What Is Prediabetes? Prediabetes is a “pre-diagnosis” of diabetes—you can think of it as a warning sign. It’s when your blood glucose level (blood sugar level) is higher than normal, but it’s not high enough to be considered diabetes. Prediabetes is an indication that you could develop type 2 diabetes if you don’t make some lifestyle changes. But here's the good news: . Eating healthy food, losing weight and staying at a healthy weight, and being physically active can help you bring your blood glucose level back into the normal range. Diabetes develops very gradually, so when you’re in the prediabetes stage—when your blood glucose level is higher than it should be—you may not have any symptoms at all. You may, however, notice that: you’re hungrier than normal you’re losing weight, despite eating more you’re thirstier than normal you have to go to the bathroom more frequently you’re more tired than usual All of those are typical symptoms associated with diabetes, so if you’re in the early stages of diabetes, you may notice them. Prediabetes develops when your body begins to have trouble using the hormone insulin. Insulin is necessary to transport glucose—what your body uses for energy—into the cells via the bloodstream. In pre-diabetes, your body either doesn’t make enough insulin or it doesn’t use it well (that’s called insulin resistance). If you don’t have enough insulin or if you’re insulin resistant, you can build up too much glucose in your blood, leading to a higher-than-normal blood glucose level and perhaps prediabetes. Researchers aren’t sure what exactly causes the insulin process to go awry in some people. There are several risk factors, though, that make it more likely that you’ll develop pre-diabetes. These are Continue reading >>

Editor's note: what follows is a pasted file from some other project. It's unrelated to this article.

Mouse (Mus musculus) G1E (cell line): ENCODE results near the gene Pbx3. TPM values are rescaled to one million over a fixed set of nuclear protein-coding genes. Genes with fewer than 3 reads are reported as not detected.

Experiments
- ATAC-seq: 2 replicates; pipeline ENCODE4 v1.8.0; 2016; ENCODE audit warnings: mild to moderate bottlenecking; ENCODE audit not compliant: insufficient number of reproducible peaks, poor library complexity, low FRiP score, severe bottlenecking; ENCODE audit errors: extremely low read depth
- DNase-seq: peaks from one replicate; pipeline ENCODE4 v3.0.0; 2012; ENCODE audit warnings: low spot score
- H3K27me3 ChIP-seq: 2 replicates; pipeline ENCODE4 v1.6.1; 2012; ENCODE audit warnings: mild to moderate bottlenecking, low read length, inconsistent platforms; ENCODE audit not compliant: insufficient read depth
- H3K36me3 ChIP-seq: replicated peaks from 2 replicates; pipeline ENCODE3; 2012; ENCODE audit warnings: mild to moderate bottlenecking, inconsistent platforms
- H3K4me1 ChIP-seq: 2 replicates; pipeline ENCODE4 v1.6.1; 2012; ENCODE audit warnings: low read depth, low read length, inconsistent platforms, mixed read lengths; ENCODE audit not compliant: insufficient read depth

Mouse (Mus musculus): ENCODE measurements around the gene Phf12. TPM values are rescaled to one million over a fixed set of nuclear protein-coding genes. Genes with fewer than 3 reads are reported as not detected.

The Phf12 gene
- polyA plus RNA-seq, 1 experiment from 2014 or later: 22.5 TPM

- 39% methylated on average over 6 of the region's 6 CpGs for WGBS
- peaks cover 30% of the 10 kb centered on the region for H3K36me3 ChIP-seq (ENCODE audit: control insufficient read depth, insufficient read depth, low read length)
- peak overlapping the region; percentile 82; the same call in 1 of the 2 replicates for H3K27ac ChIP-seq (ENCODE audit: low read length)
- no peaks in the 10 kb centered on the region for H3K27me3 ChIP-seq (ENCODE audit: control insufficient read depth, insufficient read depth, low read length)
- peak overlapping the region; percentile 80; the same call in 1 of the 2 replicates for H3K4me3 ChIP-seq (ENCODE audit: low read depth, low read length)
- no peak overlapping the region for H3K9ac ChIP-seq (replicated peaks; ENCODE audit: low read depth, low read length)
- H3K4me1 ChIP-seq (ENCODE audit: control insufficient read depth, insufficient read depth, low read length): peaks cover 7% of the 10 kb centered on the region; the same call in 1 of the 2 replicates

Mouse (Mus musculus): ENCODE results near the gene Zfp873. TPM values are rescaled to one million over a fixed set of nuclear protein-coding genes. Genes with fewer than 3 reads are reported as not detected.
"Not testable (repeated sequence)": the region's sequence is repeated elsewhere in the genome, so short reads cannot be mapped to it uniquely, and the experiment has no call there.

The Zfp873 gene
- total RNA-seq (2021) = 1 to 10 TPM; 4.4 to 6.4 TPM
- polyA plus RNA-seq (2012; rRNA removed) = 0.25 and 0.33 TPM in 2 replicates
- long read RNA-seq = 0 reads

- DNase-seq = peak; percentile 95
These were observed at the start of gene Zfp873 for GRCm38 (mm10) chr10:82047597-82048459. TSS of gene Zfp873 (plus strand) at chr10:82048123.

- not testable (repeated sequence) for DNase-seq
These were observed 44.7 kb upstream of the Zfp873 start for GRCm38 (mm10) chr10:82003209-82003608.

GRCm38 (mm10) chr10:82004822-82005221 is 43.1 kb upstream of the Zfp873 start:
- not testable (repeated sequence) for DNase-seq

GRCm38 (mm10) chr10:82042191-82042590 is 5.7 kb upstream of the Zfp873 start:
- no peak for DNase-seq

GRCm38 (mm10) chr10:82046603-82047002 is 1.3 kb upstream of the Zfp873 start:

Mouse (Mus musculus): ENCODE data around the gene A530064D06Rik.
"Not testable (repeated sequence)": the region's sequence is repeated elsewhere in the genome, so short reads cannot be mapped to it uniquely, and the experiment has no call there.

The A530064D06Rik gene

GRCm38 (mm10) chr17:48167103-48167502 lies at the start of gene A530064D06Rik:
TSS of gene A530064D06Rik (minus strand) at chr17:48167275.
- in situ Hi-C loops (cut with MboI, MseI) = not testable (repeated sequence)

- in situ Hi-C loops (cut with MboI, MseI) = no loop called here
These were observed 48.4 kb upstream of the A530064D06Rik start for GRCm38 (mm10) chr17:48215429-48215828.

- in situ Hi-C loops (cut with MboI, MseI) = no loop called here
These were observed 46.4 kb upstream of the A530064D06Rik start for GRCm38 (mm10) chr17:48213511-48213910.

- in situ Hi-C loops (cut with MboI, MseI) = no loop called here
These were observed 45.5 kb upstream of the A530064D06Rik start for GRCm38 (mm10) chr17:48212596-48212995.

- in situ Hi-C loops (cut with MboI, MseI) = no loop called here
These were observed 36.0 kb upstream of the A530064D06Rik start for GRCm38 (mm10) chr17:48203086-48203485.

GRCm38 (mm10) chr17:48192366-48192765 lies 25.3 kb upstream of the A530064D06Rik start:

Prediabetes & Insulin Resistance

Prediabetes & Insulin Resistance

What is insulin? Insulin is a hormone made in the pancreas, an organ located behind the stomach. The pancreas contains clusters of cells called islets. Beta cells within the islets make insulin and release it into the blood. Insulin plays a major role in metabolism—the way the body uses digested food for energy. The digestive tract breaks down carbohydrates—sugars and starches found in many foods—into glucose. Glucose is a form of sugar that enters the bloodstream. With the help of insulin, cells throughout the body absorb glucose and use it for energy. Insulin's Role in Blood Glucose Control When blood glucose levels rise after a meal, the pancreas releases insulin into the blood. Insulin and glucose then travel in the blood to cells throughout the body. Insulin helps muscle, fat, and liver cells absorb glucose from the bloodstream, lowering blood glucose levels. Insulin stimulates the liver and muscle tissue to store excess glucose. The stored form of glucose is called glycogen. Insulin also lowers blood glucose levels by reducing glucose production in the liver. In a healthy person, these functions allow blood glucose and insulin levels to remain in the normal range. What happens with insulin resistance? In insulin resistance, muscle, fat, and liver cells do not respond properly to insulin and thus cannot easily absorb glucose from the bloodstream. As a result, the body needs higher levels of insulin to help glucose enter cells. The beta cells in the pancreas try to keep up with this increased demand for insulin by producing more. As long as the beta cells are able to produce enough insulin to overcome the insulin resistance, blood glucose levels stay in the healthy range. Over time, insulin resistance can lead to type 2 diabetes and prediabetes because the bet Continue reading >>

Prediabetes | Types Of Diabetes | Understanding Diabetes

Prediabetes | Types Of Diabetes | Understanding Diabetes